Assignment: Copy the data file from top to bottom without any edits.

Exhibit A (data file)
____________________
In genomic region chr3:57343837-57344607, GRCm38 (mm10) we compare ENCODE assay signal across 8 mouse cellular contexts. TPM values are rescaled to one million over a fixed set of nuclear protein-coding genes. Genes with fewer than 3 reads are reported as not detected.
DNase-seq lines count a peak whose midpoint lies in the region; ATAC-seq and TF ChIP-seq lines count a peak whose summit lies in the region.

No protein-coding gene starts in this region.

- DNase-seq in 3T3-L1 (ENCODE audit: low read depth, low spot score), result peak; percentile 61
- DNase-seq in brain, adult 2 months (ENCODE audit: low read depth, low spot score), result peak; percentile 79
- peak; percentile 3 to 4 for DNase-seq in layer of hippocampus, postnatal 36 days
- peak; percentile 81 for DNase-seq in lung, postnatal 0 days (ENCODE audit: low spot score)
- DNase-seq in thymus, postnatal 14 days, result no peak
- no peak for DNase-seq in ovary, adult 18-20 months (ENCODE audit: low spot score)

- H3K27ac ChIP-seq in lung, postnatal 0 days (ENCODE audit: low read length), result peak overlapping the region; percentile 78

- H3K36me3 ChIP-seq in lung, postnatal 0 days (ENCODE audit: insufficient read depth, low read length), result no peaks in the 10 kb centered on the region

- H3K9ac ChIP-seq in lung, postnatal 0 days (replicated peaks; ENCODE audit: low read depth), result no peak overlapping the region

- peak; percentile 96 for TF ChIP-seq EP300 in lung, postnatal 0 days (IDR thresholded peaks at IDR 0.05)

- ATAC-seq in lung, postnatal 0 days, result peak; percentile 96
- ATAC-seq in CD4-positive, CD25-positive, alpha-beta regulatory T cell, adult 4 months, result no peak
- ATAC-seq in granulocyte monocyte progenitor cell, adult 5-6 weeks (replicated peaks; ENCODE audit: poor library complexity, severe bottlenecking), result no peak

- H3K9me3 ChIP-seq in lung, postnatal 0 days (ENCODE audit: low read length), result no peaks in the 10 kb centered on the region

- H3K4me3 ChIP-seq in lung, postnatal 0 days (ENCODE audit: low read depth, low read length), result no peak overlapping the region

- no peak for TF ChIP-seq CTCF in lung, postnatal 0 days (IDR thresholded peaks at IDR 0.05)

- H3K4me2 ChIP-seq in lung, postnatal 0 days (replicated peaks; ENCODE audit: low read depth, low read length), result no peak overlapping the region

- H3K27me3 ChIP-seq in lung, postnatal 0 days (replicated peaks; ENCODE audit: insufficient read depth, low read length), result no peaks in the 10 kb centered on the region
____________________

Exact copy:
In genomic region chr3:57343837-57344607, GRCm38 (mm10) we compare ENCODE assay signal across 8 mouse cellular contexts. TPM values are rescaled to one million over a fixed set of nuclear protein-coding genes. Genes with fewer than 3 reads are reported as not detected.
DNase-seq lines count a peak whose midpoint lies in the region; ATAC-seq and TF ChIP-seq lines count a peak whose summit lies in the region.

No protein-coding gene starts in this region.

- DNase-seq in 3T3-L1 (ENCODE audit: low read depth, low spot score), result peak; percentile 61
- DNase-seq in brain, adult 2 months (ENCODE audit: low read depth, low spot score), result peak; percentile 79
- peak; percentile 3 to 4 for DNase-seq in layer of hippocampus, postnatal 36 days
- peak; percentile 81 for DNase-seq in lung, postnatal 0 days (ENCODE audit: low spot score)
- DNase-seq in thymus, postnatal 14 days, result no peak
- no peak for DNase-seq in ovary, adult 18-20 months (ENCODE audit: low spot score)

- H3K27ac ChIP-seq in lung, postnatal 0 days (ENCODE audit: low read length), result peak overlapping the region; percentile 78

- H3K36me3 ChIP-seq in lung, postnatal 0 days (ENCODE audit: insufficient read depth, low read length), result no peaks in the 10 kb centered on the region

- H3K9ac ChIP-seq in lung, postnatal 0 days (replicated peaks; ENCODE audit: low read depth), result no peak overlapping the region

- peak; percentile 96 for TF ChIP-seq EP300 in lung, postnatal 0 days (IDR thresholded peaks at IDR 0.05)

- ATAC-seq in lung, postnatal 0 days, result peak; percentile 96
- ATAC-seq in CD4-positive, CD25-positive, alpha-beta regulatory T cell, adult 4 months, result no peak
- ATAC-seq in granulocyte monocyte progenitor cell, adult 5-6 weeks (replicated peaks; ENCODE audit: poor library complexity, severe bottlenecking), result no peak

- H3K9me3 ChIP-seq in lung, postnatal 0 days (ENCODE audit: low read length), result no peaks in the 10 kb centered on the region

- H3K4me3 ChIP-seq in lung, postnatal 0 days (ENCODE audit: low read depth, low read length), result no peak overlapping the region

- no peak for TF ChIP-seq CTCF in lung, postnatal 0 days (IDR thresholded peaks at IDR 0.05)

- H3K4me2 ChIP-seq in lung, postnatal 0 days (replicated peaks; ENCODE audit: low read depth, low read length), result no peak overlapping the region

- H3K27me3 ChIP-seq in lung, postnatal 0 days (replicated peaks; ENCODE audit: insufficient read depth, low read length), result no peaks in the 10 kb centered on the region